June 7, 2004
Defenders of the Creed
Martin E. Marty
In Cappadocia, Istanbul, and Ephesus two weeks ago, we visited the sites (ancient "Asia Minor") where Christian creeds were shaped. On a pleasure trip with friends, I did not work hard enough to claim a tax deduction, but I did work some. Having had an excuse this spring to brush up on "The Cappadocian Fathers" and ancient creeds and councils, I presented a post-breakfast talk and filled in some theological comment as our remarkable guide showed us the sites.
Upon return, I read Peter Steinfels's article on creeds and councils (New York Times, June 5), a succinct defense in a time when it is presumed that creeds are a turn-off. Thanks to, or no thanks to, Dan Brown's The Da Vinci Code, which gets everything wrong, the councils are seen by millions today as nothing but corrupt power grabs by emperors. The creeds are understood to be irrelevant, repressive clampings-down by villains and stupefiers.
Not so, or not simply so, responds Luke Timothy Johnson in his fine The Creed: What Christians Believe and Why It Matters, the book that occasioned and informed Steinfels's piece. Johnson deserves a hearing, not only among Christians but among those who want to understand them. For Johnson, these ancient statements of faith, still voiced, if not always understood, by a billion Christians, are empowering and provide a "clear and communal sense of identity" in our culture where New Age Gnostic spirituality and anti-creedalism reign.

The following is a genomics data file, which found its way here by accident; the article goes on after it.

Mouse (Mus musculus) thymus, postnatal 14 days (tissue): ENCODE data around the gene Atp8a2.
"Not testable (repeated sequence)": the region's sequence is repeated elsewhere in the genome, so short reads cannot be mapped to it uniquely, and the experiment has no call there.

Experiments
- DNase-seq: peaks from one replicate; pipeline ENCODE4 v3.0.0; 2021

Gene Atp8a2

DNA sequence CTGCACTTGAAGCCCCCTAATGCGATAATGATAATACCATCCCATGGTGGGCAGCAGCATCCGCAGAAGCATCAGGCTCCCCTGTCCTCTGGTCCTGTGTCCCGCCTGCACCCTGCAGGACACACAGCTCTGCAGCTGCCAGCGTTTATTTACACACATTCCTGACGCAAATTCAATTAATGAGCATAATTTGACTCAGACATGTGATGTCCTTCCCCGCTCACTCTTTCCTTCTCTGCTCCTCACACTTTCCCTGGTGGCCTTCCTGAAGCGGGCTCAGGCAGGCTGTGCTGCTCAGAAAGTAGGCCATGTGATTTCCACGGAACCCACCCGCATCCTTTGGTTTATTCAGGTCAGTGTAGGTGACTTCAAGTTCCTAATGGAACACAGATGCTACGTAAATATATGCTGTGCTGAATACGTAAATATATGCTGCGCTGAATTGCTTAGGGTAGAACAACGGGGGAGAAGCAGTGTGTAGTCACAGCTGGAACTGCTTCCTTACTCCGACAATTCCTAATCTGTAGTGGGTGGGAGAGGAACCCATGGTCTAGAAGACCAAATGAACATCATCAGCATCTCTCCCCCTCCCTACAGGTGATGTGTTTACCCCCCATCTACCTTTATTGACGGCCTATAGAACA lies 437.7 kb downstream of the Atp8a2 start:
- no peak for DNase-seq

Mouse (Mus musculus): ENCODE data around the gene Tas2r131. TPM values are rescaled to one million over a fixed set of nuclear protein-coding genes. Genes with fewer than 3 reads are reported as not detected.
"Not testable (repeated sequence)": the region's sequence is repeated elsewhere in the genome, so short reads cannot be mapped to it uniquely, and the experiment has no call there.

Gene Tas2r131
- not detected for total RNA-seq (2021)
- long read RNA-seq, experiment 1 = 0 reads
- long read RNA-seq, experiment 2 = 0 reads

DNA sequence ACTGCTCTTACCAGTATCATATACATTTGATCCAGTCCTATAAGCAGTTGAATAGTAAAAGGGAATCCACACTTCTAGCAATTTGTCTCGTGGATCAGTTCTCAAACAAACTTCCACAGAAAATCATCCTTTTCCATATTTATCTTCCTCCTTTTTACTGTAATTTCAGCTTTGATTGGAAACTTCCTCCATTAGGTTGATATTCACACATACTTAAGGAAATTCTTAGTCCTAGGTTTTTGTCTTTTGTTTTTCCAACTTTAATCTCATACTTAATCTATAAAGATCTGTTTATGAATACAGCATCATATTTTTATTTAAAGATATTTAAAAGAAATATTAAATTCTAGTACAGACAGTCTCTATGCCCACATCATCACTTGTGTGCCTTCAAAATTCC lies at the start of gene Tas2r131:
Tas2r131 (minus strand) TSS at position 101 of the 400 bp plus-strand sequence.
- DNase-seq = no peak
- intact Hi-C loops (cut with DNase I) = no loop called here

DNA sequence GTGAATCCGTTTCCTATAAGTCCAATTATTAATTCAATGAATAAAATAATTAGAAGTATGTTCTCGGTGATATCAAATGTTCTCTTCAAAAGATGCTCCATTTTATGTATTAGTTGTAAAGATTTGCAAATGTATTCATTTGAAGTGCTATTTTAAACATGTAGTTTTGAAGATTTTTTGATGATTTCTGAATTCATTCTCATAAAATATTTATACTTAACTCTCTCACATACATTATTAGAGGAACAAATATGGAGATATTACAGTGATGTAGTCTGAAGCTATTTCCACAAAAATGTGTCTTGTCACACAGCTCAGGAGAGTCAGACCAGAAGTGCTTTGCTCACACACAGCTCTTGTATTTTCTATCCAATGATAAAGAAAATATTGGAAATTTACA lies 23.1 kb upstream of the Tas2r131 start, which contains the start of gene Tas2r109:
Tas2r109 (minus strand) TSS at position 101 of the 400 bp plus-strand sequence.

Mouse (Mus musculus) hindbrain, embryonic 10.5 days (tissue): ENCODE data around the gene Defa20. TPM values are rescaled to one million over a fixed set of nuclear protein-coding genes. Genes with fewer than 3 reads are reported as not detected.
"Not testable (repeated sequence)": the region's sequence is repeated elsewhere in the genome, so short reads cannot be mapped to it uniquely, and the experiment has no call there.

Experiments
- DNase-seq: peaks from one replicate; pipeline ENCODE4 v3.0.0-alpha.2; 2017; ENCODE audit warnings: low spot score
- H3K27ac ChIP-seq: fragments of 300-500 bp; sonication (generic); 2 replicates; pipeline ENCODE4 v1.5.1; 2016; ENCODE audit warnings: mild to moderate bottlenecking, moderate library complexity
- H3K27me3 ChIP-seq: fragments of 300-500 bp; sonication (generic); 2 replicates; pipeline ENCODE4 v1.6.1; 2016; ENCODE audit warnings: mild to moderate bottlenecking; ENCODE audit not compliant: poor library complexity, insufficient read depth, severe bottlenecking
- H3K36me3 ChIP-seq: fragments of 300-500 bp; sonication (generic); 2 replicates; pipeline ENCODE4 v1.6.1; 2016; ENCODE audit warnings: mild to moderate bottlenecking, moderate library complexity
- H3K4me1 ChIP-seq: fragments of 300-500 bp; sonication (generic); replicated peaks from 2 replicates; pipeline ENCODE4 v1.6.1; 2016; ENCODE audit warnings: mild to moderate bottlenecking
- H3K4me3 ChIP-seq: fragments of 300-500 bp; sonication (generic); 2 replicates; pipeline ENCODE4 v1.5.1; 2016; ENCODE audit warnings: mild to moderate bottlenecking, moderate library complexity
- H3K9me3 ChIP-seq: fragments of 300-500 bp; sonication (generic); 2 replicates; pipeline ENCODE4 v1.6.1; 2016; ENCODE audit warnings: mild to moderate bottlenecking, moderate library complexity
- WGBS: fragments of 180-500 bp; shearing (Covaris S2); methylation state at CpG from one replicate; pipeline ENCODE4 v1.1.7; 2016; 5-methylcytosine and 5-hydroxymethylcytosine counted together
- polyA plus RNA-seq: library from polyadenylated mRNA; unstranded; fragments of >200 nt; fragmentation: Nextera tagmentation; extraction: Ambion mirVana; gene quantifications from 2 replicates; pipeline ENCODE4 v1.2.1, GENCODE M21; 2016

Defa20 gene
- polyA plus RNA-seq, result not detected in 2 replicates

Johnson and Steinfels give reasons why the latter should not have the field utterly to themselves. Johnson sees the creeds not as signs of submission but acts of subversion. I'd supplement Johnson and Steinfels by noting that anti-creedalism usually issues in another form of creedalism. Tell me you are "spiritual but not religious;" that you are reading gospels that say you are God, or God is in you, or you are in God; and that "vibrations," "connections," and "energies" in the universe should be the focus of your ultimate concern; and I can an outline "your" creed as clearly as you can grasp the Nicene Creed. At least, Johnson shows why the creeds need a fresh hearing today.
[It would be churlish of me not to mention that close friend Sedef O'Connell of Chicago and Istanbul (email@example.com) set up and co-guided our visit, and gave us a life-affirming experience. Visiting Turkey was a fulfillment of a decades-old dream for a church historian and roamer. The sites (and sights) are stunning, the people welcoming and generous. I recommend the experience. Warmly.]